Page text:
4) MTF Mapper produces a number of text files and Annotate.png: open mtf_sfr.txt in Excel using the data import function.  There should be four lines with 65 values each.  The first value of each line is the angle of the edge (ideally it should be somewhere between 5-10 degrees).  The remaining 64 values are the MTF curve in 1/64th cycles/pixel increments, starting with 0 cy/px which clearly has an MTF value of 1.  Choose the line that corresponds to the edge (see the Annotate.PNG file) and plot it.

Voila', that's the MTF curve of just the two green raw channels.  Alternatively send me the file (one at a time please) and I'll do it for you - I've got batch files for most of this but they reflect how I work, call other programs and they are not easy to explain or set up if starting from scratch.


 on: Today at 10:51:55 AM 
Started by digitaldog - Last post by MarkM
Sandy, Yes, it is a brighter shade of gray in a three-dimensional space. It's chromaticity is on the axis between whitepoint and blackpoint of the particular space you are using.

Not really, unless you are confusing the CIE1931 diagram for a full description of a gamut, which it isn't. Gamuts are 3-dimensional…

Here is an effective demonstration of this point:

 on: Today at 10:47:36 AM 
Started by Dave (Isle of Skye) - Last post by Isaac
No chance. His reading skills are sub normal. He answered a question that was aimed at someone else. Sad

As you did just 2 days ago.

 on: Today at 10:45:52 AM 
Started by digitaldog - Last post by BartvanderWolf
And no, delta E cubed would NOT be a gamut measure, unless you believe that luminance is a component of gamut. (Is RGB 10,10,10 a different color to RGB 20,20,20?)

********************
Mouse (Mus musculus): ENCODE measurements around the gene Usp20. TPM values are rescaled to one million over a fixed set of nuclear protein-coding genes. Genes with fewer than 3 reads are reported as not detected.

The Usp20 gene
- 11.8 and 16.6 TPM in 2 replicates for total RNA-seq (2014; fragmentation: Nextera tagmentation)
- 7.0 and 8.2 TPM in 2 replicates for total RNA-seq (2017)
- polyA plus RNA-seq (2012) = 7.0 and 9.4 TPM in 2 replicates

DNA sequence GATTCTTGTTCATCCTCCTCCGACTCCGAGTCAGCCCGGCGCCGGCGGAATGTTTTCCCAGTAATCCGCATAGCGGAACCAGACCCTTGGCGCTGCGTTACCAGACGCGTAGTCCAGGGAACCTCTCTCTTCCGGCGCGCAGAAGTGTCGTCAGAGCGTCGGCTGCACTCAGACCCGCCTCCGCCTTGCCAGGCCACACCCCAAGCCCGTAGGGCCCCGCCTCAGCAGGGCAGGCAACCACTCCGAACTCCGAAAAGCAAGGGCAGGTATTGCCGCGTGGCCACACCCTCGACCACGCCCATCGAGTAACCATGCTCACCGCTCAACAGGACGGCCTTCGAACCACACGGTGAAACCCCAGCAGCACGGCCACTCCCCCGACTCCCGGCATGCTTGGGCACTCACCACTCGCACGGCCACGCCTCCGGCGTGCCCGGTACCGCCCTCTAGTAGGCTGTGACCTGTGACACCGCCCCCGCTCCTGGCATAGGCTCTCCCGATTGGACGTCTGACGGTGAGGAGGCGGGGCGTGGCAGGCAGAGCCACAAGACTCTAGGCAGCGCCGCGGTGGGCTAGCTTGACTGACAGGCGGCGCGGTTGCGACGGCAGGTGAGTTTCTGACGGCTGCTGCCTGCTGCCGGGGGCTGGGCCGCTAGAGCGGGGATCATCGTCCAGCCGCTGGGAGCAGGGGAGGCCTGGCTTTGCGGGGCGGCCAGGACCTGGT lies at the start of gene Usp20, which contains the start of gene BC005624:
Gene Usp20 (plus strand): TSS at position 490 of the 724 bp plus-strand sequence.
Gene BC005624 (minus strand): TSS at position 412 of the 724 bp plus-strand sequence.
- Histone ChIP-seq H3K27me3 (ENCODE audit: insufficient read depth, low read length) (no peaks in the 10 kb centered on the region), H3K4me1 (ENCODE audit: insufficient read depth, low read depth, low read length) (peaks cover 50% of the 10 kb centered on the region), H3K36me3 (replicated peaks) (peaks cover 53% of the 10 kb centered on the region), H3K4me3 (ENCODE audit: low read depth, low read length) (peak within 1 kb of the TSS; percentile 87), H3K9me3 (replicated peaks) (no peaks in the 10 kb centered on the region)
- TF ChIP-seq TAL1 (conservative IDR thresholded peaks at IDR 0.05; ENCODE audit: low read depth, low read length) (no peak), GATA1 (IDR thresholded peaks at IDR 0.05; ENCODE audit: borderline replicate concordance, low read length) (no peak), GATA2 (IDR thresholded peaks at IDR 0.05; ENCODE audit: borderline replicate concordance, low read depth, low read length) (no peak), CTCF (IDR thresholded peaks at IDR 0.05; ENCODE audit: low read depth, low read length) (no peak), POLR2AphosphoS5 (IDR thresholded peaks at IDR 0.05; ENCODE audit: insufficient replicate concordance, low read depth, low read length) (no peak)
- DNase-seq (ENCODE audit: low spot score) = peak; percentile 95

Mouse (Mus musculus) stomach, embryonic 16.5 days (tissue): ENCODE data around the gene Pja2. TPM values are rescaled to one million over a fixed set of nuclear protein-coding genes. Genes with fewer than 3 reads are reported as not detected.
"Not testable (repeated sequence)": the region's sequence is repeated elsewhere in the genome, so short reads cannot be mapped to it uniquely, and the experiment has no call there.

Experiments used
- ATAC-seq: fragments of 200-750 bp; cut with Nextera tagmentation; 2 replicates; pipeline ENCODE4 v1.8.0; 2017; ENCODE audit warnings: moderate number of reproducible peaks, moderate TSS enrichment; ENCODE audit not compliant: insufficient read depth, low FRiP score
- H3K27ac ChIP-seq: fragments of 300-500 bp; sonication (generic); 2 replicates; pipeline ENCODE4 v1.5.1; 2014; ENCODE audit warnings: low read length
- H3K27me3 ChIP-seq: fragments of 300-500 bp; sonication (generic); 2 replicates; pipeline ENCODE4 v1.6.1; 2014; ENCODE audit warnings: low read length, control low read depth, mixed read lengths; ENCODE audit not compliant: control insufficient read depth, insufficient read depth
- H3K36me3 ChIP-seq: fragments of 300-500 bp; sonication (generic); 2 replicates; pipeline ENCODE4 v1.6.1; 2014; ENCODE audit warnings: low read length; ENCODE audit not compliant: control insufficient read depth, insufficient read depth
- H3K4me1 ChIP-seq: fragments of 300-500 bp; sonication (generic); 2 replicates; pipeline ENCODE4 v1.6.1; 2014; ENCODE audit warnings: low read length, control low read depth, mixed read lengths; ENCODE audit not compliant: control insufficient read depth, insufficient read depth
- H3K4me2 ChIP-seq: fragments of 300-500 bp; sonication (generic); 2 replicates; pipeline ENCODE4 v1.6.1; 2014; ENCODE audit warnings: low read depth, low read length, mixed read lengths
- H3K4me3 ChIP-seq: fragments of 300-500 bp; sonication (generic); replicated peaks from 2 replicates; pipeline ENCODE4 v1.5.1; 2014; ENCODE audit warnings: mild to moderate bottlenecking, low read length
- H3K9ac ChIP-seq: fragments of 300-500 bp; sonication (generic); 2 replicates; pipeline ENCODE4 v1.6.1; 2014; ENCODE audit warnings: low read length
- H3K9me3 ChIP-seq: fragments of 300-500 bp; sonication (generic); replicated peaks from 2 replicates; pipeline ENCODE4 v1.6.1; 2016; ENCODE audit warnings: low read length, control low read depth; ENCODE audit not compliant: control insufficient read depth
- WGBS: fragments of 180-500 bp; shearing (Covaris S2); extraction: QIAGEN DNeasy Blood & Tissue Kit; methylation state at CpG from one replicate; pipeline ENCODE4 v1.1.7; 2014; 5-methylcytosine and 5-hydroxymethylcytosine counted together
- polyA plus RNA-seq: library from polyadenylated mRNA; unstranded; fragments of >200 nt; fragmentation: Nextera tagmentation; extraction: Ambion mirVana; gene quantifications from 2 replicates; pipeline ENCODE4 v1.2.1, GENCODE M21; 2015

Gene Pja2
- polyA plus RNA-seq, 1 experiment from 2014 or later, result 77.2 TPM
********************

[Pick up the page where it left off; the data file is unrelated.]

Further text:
Sandy, Yes, it is a brighter shade of gray in a three-dimensional space. Its chromaticity is on the axis between whitepoint and blackpoint of the particular space you are using.

As per my post, a gamut measure would be an area measure, so a square, not a cube. Practically, if you really wanted one, an xy area from a xy gamut plot would be more useful.

Not really, unless you are confusing the CIE1931 diagram for a full description of a gamut, which it isn't. Gamuts are 3-dimensional, and one attempts to describe the perceptually relevant color differences with a delta-E cubed metric. As described in this thread, those delta-E's can be calculated in various ways, some methods are more useful (closer to actual human perception) than others, but none are perfect.


 on: Today at 10:44:12 AM 
Started by kevinweil - Last post by kevinweil
Through a process of consolidation and different storage mechanism, I have 7-10 Sawyers Rototray Carousels that I'd like to give to someone here who could use them.  Mostly they were collected in the 60s.  They work on the Kodak projector i have.  I'd just really hate to throw them out...

They look a lot like the one in this ebay listing but I'm not selling them - too much of a hassle:

All I ask is that you pay the shipping.


 on: Today at 10:38:52 AM 
Started by Mark_Seng - Last post by Mark_Seng
I use my 82mm filters (which i bought for use on the TS-E 24mm) on the PC-Distagon. They work fine. But I would not use a step-up ring from the 70mm filter thread of the lens itself.